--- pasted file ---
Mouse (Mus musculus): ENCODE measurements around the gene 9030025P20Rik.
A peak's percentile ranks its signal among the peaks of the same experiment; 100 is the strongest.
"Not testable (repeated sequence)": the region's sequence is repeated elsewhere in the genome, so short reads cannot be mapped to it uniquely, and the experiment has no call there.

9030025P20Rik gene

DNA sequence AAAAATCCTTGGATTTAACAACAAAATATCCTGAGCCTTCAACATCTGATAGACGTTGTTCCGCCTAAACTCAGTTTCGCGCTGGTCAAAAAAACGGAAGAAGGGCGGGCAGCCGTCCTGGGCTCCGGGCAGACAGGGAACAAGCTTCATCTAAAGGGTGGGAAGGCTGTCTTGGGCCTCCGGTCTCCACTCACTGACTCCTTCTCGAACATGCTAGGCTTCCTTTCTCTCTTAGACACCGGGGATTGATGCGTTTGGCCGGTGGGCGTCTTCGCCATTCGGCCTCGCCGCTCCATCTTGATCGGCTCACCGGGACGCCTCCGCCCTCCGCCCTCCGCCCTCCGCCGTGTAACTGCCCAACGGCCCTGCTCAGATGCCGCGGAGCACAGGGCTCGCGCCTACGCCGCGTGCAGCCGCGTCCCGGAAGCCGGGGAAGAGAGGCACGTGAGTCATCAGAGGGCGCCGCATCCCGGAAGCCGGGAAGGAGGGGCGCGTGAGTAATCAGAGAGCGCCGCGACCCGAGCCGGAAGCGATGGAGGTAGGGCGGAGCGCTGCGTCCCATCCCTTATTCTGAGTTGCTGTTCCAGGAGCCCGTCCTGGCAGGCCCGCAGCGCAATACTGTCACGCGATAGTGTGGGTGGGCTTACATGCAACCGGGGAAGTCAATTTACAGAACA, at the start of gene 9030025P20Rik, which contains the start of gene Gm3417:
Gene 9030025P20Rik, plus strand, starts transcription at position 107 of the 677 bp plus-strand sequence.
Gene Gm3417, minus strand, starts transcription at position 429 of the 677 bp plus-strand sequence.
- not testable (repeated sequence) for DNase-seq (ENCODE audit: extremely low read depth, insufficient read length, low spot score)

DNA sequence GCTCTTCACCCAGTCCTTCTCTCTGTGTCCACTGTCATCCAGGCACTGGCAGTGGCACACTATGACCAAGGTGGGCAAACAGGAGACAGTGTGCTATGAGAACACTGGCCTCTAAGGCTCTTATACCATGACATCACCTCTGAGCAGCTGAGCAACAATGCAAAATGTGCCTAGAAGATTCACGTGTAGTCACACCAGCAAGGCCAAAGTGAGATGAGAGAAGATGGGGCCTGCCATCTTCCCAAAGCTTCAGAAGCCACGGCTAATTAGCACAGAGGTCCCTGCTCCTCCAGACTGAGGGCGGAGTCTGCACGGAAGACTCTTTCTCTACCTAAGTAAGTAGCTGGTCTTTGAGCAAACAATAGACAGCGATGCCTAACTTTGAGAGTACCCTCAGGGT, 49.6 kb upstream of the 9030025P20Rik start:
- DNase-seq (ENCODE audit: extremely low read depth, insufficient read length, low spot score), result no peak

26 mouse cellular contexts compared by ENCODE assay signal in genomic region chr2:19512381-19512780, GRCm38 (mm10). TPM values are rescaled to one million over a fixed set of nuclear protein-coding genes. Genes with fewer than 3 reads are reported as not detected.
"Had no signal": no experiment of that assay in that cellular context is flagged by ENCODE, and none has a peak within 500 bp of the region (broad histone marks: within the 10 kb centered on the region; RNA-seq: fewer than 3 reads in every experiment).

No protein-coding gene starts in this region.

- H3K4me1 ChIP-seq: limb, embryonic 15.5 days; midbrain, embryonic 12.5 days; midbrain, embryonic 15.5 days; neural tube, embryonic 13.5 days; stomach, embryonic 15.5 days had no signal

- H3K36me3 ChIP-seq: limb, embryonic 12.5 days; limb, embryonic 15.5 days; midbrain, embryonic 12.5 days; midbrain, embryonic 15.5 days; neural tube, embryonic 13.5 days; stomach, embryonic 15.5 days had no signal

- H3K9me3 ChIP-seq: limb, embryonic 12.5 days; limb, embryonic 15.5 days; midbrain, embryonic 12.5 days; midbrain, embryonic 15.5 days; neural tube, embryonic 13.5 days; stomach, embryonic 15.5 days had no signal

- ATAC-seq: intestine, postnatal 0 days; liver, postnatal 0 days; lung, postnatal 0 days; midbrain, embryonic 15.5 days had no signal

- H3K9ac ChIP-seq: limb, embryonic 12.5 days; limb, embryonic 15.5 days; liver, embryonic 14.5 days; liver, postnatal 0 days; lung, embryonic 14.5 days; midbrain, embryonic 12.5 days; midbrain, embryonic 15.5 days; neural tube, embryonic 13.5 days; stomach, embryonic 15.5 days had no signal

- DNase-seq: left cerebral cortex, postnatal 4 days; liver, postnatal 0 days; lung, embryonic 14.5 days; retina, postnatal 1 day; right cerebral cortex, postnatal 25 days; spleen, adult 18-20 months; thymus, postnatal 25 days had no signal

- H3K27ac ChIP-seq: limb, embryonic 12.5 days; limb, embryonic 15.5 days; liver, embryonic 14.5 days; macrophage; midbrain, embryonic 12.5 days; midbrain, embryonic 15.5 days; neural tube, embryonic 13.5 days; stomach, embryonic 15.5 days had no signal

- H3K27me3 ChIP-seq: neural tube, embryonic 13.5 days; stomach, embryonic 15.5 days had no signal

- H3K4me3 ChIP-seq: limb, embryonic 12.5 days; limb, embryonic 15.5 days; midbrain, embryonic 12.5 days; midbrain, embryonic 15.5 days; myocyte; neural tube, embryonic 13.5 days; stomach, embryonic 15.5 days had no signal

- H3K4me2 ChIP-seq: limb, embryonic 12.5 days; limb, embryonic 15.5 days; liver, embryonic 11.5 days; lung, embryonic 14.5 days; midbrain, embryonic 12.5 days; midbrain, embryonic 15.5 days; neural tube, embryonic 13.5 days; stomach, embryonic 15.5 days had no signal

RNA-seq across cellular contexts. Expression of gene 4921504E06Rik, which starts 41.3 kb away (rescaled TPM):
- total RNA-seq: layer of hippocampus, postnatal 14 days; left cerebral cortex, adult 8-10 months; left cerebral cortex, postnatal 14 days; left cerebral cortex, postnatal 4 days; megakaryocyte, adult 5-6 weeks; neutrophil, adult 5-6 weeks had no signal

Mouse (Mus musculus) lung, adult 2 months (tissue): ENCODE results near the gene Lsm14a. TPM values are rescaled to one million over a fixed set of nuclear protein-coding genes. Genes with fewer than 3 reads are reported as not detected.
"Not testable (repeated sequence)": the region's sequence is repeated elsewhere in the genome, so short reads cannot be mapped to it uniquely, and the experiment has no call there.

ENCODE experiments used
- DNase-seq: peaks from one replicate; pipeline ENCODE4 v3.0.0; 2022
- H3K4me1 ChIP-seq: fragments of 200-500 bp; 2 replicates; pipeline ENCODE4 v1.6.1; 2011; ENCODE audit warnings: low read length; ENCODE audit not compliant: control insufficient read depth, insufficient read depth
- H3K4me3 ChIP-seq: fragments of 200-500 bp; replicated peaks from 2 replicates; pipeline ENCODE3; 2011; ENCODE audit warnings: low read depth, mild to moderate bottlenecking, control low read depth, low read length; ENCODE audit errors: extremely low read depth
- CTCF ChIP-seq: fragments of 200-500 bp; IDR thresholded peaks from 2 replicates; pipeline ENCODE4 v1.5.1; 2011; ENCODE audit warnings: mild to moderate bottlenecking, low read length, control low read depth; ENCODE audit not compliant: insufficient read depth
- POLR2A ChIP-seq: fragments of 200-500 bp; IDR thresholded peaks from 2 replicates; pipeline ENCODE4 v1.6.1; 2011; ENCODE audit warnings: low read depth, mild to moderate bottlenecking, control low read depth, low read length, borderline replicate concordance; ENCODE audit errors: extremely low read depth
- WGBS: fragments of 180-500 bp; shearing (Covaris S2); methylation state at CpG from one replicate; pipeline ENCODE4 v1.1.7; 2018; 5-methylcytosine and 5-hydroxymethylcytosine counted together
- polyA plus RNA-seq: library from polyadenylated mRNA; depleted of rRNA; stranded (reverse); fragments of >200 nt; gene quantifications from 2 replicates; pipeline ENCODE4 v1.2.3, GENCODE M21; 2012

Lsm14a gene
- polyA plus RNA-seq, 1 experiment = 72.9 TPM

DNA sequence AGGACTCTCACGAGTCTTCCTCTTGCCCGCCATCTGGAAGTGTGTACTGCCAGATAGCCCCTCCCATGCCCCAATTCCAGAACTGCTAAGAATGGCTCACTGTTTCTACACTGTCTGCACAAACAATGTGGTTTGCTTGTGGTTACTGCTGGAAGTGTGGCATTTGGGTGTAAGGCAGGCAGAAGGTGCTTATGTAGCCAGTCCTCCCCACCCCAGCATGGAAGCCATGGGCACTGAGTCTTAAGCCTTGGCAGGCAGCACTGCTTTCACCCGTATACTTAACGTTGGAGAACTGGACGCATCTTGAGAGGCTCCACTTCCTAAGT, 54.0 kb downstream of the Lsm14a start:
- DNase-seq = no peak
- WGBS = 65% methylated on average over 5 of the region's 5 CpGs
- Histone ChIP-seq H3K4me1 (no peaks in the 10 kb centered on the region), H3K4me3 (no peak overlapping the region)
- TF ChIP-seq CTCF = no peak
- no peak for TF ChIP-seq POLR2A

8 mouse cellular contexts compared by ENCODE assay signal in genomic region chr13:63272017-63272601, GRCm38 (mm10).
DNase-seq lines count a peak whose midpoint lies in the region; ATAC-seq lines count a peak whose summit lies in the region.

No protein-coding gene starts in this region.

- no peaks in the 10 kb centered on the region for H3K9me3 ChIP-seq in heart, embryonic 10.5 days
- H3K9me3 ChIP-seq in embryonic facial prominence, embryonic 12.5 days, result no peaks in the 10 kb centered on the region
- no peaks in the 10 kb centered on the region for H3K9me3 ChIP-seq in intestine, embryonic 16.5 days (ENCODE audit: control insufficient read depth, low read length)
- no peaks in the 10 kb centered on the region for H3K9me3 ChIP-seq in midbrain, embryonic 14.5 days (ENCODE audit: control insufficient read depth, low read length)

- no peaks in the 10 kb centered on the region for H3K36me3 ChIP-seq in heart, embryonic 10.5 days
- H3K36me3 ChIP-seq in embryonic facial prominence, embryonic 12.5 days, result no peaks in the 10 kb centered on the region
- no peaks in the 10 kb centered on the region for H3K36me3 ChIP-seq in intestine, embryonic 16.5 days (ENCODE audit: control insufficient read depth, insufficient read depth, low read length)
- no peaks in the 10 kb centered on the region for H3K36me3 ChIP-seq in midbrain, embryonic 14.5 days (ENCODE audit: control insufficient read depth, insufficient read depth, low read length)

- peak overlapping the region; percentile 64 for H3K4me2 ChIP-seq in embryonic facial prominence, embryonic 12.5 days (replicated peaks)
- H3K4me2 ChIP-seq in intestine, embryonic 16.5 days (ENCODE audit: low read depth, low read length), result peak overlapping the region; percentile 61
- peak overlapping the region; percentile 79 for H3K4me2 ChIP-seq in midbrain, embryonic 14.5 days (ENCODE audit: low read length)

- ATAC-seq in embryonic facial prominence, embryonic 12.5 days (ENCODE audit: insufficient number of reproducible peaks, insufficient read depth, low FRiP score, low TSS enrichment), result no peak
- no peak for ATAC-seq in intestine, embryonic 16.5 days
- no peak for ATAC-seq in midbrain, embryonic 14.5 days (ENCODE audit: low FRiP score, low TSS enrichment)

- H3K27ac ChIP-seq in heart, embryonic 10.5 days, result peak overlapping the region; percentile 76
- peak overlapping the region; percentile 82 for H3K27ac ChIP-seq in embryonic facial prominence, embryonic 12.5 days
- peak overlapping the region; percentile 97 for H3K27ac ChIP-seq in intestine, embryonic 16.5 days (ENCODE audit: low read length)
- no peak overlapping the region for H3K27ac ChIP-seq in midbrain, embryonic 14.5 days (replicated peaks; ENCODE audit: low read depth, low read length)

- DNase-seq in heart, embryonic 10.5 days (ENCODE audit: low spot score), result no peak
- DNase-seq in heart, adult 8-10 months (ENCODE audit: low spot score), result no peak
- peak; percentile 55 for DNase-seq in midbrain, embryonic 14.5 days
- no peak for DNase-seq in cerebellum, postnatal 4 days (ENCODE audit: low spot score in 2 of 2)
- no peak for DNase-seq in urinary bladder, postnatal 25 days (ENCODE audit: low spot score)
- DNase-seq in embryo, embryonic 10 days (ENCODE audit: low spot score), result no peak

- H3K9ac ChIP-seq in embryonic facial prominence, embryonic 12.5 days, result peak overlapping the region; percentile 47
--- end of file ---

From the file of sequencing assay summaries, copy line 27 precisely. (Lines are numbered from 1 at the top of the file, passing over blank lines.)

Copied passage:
"Not testable (repeated sequence)": the region's sequence is repeated elsewhere in the genome, so short reads cannot be mapped to it uniquely, and the experiment has no call there.